Archives for Public Policy

addiction

What we’re missing in treating addiction

Addiction is a disease of the brain. Over and over and over we heard this at the recent National RX Drug Abuse & Heroin Summit in Atlanta.

The president said it. His drug czar Michael Botticelli, said it. Dr. Nora Volkow, head of the National Institute on Drug Abuse, said it, along with the heads of the Centers for Disease Control, the Substance Abuse and Mental Health Service Administration,...
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Alcoholism

How private are a drug addict’s treatment records?

The confidentiality of alcohol and drug abuse patient records is under the government's microscope. The Substance Abuse and Mental Health Services Administration - SAMHSA - has filed notice of rule-making for such records. The proposed changes to 42 CFR Part 2- HIPPA - were published in Federal Register on Feb. 9. It's been 29 years since there have been any substantive updates to the Confidentiality of Alcohol and Drug Abuse Patient Records regulations. A lot has changed, especially the recent push for an integrated, continuum of care and the use of electronic medical records. I say changes are needed because you have a bunch of 20-something-year-old newly recovered addicts owning and operating some of the HIPPA-protected treatment programs, such as intensive outpatient programs, called IOPs. They, in turn, share a patient's health condition with their "clinical staff" - who are also newly recovered 20-something-year-old addicts who have little or no formal training and often no more than a high-school diploma.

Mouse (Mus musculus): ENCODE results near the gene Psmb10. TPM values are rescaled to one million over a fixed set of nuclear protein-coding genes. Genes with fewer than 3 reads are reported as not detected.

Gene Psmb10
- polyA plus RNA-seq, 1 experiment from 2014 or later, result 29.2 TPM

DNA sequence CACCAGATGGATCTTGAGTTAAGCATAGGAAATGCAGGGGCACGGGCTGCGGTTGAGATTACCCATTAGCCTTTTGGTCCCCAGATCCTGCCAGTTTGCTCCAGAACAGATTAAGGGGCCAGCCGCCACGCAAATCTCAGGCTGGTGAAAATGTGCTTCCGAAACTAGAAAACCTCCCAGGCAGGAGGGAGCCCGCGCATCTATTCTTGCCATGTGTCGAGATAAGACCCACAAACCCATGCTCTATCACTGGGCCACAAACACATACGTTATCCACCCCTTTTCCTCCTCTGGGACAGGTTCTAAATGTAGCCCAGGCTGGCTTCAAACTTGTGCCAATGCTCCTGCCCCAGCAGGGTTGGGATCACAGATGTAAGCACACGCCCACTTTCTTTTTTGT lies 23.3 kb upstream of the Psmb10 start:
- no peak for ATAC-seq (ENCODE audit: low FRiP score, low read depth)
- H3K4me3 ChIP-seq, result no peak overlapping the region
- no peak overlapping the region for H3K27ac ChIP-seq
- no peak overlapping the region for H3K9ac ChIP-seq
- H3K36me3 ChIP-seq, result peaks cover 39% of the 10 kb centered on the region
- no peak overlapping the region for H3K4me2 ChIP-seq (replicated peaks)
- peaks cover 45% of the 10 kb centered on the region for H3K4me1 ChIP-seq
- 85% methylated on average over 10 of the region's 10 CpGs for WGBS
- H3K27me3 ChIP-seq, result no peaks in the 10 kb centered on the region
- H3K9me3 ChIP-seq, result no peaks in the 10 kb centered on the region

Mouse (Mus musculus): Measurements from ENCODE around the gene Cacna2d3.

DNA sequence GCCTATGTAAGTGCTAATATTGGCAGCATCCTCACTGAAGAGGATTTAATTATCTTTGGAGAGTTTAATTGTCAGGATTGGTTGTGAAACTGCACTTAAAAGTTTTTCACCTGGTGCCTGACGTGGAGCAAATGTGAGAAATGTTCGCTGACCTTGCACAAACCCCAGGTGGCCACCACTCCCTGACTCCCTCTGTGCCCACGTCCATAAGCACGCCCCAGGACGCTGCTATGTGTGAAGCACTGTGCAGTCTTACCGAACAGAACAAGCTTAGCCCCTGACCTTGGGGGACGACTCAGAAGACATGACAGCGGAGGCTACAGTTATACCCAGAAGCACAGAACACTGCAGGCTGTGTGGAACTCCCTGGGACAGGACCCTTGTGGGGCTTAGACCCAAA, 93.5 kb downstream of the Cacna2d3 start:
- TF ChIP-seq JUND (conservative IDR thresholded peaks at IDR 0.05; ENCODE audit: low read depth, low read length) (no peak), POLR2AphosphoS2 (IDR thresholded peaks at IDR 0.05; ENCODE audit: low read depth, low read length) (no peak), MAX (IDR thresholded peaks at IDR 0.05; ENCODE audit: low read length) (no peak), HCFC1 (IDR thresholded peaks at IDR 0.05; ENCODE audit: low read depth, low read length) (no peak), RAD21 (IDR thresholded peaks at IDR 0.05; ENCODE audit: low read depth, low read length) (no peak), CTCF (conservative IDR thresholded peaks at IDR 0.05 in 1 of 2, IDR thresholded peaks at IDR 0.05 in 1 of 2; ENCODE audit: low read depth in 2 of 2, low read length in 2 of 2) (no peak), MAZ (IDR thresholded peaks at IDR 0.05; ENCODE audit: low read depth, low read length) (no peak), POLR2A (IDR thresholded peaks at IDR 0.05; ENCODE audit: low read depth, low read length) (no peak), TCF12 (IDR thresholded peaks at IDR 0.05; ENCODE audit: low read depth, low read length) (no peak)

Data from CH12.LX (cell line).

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General

Why you don’t know how much mental illness and drug abuse is really in your community